The process set out in the Constitution for its ratification provided for much popular debate in the states. The Constitution would take effect once it had been ratified by nine of the thirteen state legislatures — unanimity was not be required. During the debate over the Constitution, two factions emerged: the Federalists, who supported adoption, and the Anti-Federalists, who opposed it.
James Madison, Alexander Hamilton, and John Jay set out an eloquent defense of the new Constitution in what came to be called the Federalist Papers. Published anonymously in the newspapers The Independent Journal and The New York Packet under the name Publius between October 1787 and August 1788, the 85 articles that comprise the Federalist Papers remain to this day an invaluable resource for understanding some of the framers’ intentions for the Constitution. The most famous of the articles are No. 10, which warns of the dangers of factions and advocates a large republic, and No. 51, which explains the structure of the Constitution, its checks and balances, and how it protects the rights of the people.
The states proceeded to begin ratification, with some debating more intensely than others. Delaware was the first state to ratify, on December 7, 1787. After New Hampshire became the ninth state to ratify on June 21, 1788, the Confederation Congress established March 9, 1789, as the date to begin operating under the Constitution. By this time, all the states except North Carolina and Rhode Island had ratified, but, they too followed, with Rhode Island being the last to ratify on May 29, 1790.
The Bill of Rights
One of the principal points of contention between the Federalists and Anti-Federalists was the lack of an enumeration of basic civil rights in the Constitution. Many Federalists argued that the people surrendered no rights in adopting the Constitution. In several states, however, the ratification debate in some hinged on the adoption of a bill of rights. The solution was known as the Massachusetts Compromise, in which four states ratified the Constitution bu, at the same time, sent recommendations for amendments to the Congress.
James Madison introduced 12 amendments to the First Congress in 1789 which were soon to the states for ratification. Designed to protect the civil rights of the people, the bill guaranteed the freedom of speech, press, assembly, the exercise of religion, the right to fair legal procedure, to bear arms; and that powers not delegated to the federal government would be reserved for the states and the people. The Bill of Rights was ratified on December 15, 1791, with the exception of one proposal which dealt with Congressional salaries, that was not ratified until 1992.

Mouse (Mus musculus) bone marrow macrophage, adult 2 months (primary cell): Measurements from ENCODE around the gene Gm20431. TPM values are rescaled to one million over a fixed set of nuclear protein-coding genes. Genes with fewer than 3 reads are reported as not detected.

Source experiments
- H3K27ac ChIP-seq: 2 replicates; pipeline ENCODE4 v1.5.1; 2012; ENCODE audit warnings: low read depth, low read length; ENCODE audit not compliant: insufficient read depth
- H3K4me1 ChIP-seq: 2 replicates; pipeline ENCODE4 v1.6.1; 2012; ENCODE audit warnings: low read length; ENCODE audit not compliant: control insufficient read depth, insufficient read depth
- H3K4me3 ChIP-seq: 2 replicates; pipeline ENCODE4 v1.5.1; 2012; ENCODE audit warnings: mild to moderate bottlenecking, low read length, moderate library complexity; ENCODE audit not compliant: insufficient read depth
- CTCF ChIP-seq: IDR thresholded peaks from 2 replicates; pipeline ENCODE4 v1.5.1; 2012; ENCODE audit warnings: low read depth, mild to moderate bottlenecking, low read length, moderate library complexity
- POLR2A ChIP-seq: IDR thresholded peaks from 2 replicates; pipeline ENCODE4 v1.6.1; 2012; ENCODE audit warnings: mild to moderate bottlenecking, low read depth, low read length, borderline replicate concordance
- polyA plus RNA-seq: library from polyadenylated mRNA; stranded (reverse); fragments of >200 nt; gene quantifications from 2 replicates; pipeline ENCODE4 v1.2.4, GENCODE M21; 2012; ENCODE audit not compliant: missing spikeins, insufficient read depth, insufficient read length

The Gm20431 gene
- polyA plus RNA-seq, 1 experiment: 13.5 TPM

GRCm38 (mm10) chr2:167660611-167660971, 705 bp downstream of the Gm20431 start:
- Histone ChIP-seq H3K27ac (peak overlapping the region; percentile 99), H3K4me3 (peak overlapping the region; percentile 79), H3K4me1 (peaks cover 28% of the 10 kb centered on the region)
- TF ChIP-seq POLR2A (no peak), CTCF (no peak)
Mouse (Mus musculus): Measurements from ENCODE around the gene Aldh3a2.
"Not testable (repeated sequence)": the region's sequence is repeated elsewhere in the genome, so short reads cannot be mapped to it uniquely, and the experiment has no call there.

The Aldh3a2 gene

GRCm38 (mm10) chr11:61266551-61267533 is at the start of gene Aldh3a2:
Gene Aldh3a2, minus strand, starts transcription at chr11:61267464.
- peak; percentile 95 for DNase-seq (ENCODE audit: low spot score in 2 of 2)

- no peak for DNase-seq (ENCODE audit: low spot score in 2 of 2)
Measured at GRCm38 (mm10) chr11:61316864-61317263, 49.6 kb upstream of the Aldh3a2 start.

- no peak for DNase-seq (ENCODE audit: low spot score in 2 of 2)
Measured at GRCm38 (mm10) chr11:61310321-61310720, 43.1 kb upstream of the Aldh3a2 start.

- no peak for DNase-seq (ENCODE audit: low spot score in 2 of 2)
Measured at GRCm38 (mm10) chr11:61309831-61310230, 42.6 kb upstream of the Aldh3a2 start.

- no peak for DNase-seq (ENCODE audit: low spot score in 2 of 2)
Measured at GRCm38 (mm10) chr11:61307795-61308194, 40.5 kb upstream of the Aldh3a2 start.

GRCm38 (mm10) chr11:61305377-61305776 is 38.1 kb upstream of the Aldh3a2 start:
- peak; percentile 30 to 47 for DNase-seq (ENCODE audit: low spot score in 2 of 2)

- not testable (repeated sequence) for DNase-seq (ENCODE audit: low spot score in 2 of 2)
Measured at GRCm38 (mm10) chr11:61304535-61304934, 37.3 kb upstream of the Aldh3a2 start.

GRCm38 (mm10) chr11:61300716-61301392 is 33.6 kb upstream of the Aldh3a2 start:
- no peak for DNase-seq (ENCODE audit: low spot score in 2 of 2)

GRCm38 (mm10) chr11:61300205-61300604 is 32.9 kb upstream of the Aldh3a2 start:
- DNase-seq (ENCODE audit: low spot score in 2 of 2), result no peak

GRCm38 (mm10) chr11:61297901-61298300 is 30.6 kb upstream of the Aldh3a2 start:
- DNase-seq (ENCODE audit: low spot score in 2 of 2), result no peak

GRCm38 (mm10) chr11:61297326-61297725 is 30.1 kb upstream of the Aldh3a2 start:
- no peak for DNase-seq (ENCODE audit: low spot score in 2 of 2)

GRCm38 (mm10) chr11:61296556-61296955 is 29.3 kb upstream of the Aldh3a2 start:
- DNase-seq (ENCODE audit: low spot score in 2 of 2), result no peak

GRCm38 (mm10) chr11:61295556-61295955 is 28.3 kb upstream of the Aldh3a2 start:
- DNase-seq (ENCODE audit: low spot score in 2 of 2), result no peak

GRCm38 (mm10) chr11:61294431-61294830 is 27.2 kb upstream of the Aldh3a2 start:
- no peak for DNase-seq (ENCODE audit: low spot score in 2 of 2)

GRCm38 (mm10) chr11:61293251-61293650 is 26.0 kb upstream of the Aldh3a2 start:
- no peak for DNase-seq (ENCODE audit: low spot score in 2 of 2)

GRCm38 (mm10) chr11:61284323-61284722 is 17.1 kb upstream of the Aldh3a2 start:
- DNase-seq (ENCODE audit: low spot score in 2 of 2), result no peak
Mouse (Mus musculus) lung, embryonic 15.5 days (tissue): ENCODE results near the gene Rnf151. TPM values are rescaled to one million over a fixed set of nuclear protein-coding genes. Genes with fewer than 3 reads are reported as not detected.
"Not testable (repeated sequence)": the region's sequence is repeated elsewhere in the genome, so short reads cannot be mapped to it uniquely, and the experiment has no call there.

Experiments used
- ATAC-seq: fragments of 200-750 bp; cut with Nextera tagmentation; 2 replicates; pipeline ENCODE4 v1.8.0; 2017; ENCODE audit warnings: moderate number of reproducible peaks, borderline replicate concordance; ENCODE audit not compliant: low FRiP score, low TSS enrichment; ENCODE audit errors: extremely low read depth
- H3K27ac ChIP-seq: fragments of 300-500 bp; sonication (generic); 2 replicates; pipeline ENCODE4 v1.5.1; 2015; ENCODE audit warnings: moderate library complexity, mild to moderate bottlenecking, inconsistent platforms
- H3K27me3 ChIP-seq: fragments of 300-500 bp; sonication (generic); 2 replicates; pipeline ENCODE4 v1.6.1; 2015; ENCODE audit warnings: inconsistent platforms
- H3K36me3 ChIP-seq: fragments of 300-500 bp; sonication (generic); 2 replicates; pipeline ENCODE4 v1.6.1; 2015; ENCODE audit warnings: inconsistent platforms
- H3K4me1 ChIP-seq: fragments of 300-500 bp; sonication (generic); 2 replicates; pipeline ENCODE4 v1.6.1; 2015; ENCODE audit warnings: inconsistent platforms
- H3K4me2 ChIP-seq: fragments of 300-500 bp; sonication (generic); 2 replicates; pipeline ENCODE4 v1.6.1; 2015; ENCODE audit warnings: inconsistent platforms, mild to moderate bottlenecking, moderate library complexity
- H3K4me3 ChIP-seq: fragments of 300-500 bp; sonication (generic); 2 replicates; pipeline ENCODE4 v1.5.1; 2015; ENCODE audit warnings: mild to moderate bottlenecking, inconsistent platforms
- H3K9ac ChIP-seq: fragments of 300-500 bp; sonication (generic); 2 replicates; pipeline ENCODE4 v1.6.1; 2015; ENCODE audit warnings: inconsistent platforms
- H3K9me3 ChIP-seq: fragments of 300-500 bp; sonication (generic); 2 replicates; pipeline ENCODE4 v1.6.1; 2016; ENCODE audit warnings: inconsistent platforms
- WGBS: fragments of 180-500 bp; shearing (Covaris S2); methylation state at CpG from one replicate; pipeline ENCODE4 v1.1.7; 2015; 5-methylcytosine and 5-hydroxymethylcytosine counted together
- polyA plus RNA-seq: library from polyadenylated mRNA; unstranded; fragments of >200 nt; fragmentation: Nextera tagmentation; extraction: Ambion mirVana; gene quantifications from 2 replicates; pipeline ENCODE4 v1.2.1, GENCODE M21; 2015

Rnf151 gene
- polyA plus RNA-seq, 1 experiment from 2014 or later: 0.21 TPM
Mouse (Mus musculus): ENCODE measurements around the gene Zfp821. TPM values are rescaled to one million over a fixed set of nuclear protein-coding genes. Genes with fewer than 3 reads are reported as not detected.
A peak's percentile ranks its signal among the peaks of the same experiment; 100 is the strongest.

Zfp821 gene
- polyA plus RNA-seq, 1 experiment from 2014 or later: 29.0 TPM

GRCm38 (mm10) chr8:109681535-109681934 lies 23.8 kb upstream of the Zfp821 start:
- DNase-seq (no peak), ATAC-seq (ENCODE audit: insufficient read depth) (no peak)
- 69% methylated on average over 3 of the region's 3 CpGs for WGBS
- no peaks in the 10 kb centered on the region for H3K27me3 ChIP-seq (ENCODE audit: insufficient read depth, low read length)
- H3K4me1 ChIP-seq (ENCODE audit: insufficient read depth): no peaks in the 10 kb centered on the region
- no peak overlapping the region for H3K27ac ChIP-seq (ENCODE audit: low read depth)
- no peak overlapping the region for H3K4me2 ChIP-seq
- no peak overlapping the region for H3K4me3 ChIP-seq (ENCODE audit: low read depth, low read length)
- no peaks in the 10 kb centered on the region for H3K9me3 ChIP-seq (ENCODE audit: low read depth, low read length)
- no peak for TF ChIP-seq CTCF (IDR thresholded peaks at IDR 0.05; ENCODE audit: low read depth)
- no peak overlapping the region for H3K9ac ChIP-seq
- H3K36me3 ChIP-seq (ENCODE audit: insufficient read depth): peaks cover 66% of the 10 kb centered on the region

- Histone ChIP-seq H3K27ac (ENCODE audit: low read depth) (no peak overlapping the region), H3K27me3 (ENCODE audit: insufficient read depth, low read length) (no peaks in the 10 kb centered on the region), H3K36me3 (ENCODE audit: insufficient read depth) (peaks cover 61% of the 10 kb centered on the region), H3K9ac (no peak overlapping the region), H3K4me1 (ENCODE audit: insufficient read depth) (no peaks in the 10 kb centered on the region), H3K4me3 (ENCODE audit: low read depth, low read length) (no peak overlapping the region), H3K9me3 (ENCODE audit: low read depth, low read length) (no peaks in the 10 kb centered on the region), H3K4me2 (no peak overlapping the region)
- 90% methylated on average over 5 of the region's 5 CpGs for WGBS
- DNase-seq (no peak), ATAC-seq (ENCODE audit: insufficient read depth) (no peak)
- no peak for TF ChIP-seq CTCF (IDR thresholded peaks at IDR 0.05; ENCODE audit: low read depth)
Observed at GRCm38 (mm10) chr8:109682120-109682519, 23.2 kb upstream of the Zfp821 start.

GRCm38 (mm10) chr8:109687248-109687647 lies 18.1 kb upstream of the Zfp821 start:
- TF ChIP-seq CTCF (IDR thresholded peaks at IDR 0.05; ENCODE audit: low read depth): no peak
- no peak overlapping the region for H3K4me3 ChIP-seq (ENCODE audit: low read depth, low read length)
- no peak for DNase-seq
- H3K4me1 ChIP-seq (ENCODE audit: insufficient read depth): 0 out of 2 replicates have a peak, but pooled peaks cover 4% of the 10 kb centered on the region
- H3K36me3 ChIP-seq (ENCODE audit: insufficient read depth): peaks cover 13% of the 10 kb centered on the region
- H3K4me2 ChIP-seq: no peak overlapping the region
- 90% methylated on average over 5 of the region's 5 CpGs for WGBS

The First Amendment provides that Congress make no law respecting an establishment of religion or prohibiting its free exercise. It protects freedom of speech, the press, assembly, and the right to petition the Government for a redress of grievances.
The Second Amendment gives citizens the right to bear arms.
The Third Amendment prohibits the government from quartering troops in private homes, a major grievance during the American Revolution.
The Fourth Amendment protects citizens from unreasonable search and seizure. The government may not conduct any searches without a warrant, and such warrants must be issued by a judge and based on probable cause.
The Fifth Amendment provides that citizens not be subject to criminal prosecution and punishment without due process. Citizens may not be tried on the same set of facts twice, and are protected from self-incrimination (the right to remain silent). The amendment also establishes the power of eminent domain, ensuring that private property is not seized for public use without just compensation.
The Sixth Amendment assures the right to a speedy trial by a jury of one’s peers, to be informed of the crimes with which they are charged, and to confront the witnesses brought by the government. The amendment also provides the accused the right to compel testimony from witnesses, and to legal representation.
The Seventh Amendment provides that civil cases also be tried by a jury.
The Eighth Amendment prohibits excessive bail, excessive fines, and cruel and unusual punishments.
The Ninth Amendment states that the list of rights enumerated in the Constitution is not exhaustive and that the people retain all rights not enumerated.
The Tenth Amendment assigns all powers not delegated to the United States, or prohibited to the states, to either the states or to the people.
In 2004, Senator Robert Byrd introduced an amendment to a spending bill that establishes September 17 as Constitution Day and Citizenship Day. This federal observance recognizes the adoption of the U.S. Constitution and those who have become U.S. Citizens. Before this law was enacted, September 17 was known as Citizenship Day. Congress mandated through the act that all publicly-funded educational institutions provide education about the Constitution on that day.
The United States Constitution is the shortest and oldest written national constitution still in use by any nation in the world today.
Source: The White House